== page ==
ROPE is an interesting film in the way it treats its homosexual subtext. Hayes Code aside, you don't have to see an actual physical contact to know that Shaw and Morgan are lovers and that Dall is clearly the dominant male to Morgan's almost effeminate, weaker, submissive male. There also seems to be some unexplored subtext involving the blind admiration Shaw feels for Cadell, who's wife is never mentioned and who's books told about the 'darkness' of the world. This is not implying Cadell is also homosexual, but the message is certainly clear due to the fact the script had it that Cadell had had a fling with one of the students. Why else would Shaw talk to Cadell with puppy dog eyes, and go to such lengths to impress him? At a time when being gay was unspoken of finding each other in itself was anything less than a miracle, especially if this someone had some deep thoughts which were mutual. Natural for Shaw to want to catch his eye, win Cadell's approval, not knowing he had twisted his work and made it ugly.
Technically, again, the Director proved he knew his "ropes" in terms of how he wanted us to see his picture. The suspense he creates doesn't lie in will the killer be revealed -- had he not included the opening shot of David's murder we might wonder if they actually had done the deed or were merely trying to shock their guests -- but how long will it take for their murder to be revealed. Long takes make us see the trunk at all times, never forgetting that despite the jokes and witty banter about astrology, there is a corpse waiting to be found. Along the way, Hitchcock allows his actors to talk about murder and play with the "where is David" motif until it's certain something must happen, and then, finally, it does, in the form of Jimmy Stewart's deft handling of the scene in which he unmasks the boys. Suspenseful, funny, and ultimately tragic: this sums up the experience of watching ROPE.
*** This review may contain spoilers ***
Naturally, Alfred Hitchcock, could not resist the temptations of
confined time and space in which to spin his spells
One of his more
interesting attempts was in his first color film, "Rope," made in 1948.
The story was about two young socialites, John Dall and Farley Granger, who strangled a college friend just for kicks and hid his body in a chest in the room to which his parents were coming to a cocktail party Among the guests was James Stewart, who sifted out the truth before the evening was over
One could imagine what Hitchcock would do with such a situation but in fact he did a great deal more For a start, he played out the drama in the actual time of the story: 80 minutes on a summer evening in that New York skyscraper He dispensed with the usual cutting techniques and, for the first time in history, shot in ten-minute takes, with not a single interruption for the different camera set-ups...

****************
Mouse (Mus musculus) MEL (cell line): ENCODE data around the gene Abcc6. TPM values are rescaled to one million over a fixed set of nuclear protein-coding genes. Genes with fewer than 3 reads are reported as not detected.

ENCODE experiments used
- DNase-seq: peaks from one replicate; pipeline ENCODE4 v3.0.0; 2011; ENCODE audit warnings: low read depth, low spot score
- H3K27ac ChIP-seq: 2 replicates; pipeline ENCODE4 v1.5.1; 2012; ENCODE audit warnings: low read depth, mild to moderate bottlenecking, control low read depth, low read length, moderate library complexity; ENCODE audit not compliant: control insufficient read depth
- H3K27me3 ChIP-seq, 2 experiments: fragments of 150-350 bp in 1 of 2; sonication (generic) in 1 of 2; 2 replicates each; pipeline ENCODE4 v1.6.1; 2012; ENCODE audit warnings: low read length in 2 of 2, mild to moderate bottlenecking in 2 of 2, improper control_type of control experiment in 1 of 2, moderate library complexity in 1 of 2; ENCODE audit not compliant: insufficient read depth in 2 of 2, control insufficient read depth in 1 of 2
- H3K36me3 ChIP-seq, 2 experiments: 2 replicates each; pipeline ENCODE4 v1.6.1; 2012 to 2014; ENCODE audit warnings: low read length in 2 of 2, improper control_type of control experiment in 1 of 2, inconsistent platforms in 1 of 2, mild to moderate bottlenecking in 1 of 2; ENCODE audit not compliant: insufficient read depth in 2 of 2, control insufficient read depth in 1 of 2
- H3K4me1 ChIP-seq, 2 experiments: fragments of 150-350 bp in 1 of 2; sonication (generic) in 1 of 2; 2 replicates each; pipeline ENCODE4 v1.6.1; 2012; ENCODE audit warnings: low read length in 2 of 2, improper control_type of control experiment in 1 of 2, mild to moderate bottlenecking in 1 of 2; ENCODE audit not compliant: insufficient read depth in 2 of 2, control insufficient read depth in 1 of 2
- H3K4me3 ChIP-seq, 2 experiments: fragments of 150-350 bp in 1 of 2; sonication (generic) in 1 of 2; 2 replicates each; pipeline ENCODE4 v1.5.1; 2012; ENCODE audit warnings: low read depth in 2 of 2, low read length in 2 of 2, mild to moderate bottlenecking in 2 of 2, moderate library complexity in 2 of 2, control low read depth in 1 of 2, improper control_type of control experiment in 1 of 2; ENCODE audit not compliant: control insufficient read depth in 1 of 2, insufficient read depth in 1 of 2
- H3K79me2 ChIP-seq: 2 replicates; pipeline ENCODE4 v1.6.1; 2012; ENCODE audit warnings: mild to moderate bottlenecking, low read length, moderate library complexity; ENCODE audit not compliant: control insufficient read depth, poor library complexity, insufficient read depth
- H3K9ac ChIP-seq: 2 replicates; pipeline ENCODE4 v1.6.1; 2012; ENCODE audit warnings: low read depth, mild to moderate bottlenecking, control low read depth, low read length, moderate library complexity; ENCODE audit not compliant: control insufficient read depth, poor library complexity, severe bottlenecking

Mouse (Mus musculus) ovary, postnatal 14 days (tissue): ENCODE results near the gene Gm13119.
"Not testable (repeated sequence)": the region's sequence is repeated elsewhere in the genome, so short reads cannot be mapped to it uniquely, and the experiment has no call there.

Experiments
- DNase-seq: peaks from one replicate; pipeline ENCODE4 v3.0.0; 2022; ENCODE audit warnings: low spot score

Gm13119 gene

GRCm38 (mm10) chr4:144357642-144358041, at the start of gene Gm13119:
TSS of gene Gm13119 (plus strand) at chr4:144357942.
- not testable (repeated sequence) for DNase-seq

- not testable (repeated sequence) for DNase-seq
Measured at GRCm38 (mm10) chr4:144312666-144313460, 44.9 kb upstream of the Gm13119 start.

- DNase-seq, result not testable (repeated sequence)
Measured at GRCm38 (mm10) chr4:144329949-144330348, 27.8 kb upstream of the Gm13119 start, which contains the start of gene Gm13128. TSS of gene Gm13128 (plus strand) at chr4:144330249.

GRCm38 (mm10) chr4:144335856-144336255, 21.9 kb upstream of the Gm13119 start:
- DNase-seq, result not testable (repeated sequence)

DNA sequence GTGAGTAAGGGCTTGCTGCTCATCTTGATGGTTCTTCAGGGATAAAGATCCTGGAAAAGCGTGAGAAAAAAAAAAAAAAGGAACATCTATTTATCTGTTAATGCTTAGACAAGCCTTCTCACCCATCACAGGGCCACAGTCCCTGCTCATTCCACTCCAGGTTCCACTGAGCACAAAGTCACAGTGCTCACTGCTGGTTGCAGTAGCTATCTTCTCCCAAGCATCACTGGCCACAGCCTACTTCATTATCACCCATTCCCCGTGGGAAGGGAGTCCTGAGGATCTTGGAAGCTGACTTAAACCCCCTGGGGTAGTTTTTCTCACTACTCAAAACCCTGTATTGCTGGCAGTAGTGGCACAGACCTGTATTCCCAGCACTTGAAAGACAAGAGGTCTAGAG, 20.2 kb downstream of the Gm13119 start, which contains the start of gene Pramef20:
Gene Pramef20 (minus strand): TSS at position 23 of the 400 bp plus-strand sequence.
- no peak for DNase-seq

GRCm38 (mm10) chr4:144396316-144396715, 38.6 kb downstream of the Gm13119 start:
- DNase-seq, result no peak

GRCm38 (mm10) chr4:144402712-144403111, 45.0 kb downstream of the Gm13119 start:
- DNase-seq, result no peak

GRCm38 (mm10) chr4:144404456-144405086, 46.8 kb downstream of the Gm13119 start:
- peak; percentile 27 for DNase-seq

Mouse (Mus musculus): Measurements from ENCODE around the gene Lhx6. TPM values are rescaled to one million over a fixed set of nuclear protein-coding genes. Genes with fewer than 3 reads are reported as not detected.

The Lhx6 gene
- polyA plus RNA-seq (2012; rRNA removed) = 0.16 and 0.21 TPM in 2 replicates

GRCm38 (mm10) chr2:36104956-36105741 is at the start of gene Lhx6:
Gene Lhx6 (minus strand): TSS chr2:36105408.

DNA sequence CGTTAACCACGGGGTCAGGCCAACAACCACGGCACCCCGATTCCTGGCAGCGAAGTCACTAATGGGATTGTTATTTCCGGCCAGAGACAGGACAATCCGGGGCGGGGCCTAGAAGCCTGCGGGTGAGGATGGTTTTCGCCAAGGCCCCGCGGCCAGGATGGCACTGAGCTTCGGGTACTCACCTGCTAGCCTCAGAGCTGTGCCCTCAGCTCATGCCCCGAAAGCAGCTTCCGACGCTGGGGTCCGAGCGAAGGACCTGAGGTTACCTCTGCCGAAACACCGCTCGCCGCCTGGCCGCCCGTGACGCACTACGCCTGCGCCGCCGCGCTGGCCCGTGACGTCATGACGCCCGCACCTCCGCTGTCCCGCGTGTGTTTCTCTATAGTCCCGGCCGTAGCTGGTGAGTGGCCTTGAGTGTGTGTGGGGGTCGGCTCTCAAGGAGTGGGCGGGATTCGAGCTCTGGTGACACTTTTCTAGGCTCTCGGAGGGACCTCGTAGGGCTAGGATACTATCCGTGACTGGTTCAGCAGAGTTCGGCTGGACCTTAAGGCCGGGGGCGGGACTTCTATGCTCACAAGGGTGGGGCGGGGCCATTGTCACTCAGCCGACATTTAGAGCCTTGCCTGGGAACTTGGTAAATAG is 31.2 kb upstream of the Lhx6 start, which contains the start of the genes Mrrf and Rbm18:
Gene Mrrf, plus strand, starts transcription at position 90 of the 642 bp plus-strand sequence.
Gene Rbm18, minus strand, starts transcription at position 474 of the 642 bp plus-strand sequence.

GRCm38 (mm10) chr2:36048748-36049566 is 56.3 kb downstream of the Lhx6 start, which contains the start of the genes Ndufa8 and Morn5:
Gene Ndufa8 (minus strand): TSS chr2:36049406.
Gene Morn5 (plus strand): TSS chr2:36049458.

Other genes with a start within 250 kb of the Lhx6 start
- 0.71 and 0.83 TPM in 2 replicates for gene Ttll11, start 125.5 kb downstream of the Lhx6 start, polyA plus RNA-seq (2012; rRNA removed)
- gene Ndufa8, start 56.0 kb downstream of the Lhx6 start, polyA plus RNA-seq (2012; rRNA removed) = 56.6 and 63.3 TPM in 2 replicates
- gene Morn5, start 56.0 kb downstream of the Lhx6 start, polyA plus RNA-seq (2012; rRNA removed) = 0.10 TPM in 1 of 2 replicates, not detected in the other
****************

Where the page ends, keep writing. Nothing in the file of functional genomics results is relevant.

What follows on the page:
'Rope', as many reviews here point out, is shot in a "real time" format.
movie lasts 80 minutes and takes place over a period of 80 minutes - with
8 minute takes spliced together smartly (such as switching when focused on
back) to give the appearance of one long take. Even current "real time"
dramas such as "Nick of Time" or "24" use cuts - and perhaps
"Rope" is about two college students - the slimy Brendon Shaw (John Dall) and his friend and sub-texted-gay-partner Phillip Morgan (Farley Granger) who murder an old college mate and then, minutes after, host a dinner party to prove their calm, intellectual superiority and their "right" to kill off the lower echelons of society - they believe they are exempt from common morality. Central to this is their smug desire to show off their theory to their old mentor, Rupert Cadell (James Stewart), who is attending the party, and to get him to agree with their theories.
As the movie is essentially confined to one room, and one take, there's a definite "play" feel to the movie. While this worked wonderful with "12 Angry Men", the script and character interaction isn't quite smart enough here to sustain it. There's a lot of pontificating by Shaw, and some fine retorts by Cadell but there's a sense of forcedness about it at the same time. Only 3 of the characters are drawn with enough conviction, and it is only Cadell who we can really admire (Granger's Morgan seems to be too much of a nervous twitching type to add much to the movie). The script does allow us to gape with incredulity at the Nietzsche-esque theories of the "superman" espoused by Shaw, and the gay subtext is amusingly, and cleverly, done but there's an inevitability about the whole story - we know what will happen, it does, and this creates an ultimate lack of tension (when compared to, for example, Hitchock's "Vertigo").
The direction is, as would be expected, smart and - naturally - innovative here. The camera drifts about from character to character, as Hitchock tries his "one cut" approach, and there's some nice background detail (such as Hitchcock's flashing neon signs) to show the passage of time/current theme. Overall "Rope" is well worth seeing - it's not quite a failed experiment, nor a successful one. It's a "curio" which is worth appreciating for realizing why it was never really emulated since.
*** This review may contain spoilers ***
I saw ROPE for the first time in a widescreen theatre in Manhattan
about 1989 or so. It is rare to say that one saw for the first time any
film by a movie titan like Alfred Hitchcock, but ROPE was not released
to television like NORTH BY NORTHWEST or THE BIRDS or SHADOW OF A DOUBT
or even THE TROUBLE WITH HARRY. It was released late, presumably due to
copywrite problems (similar problems keep many films from public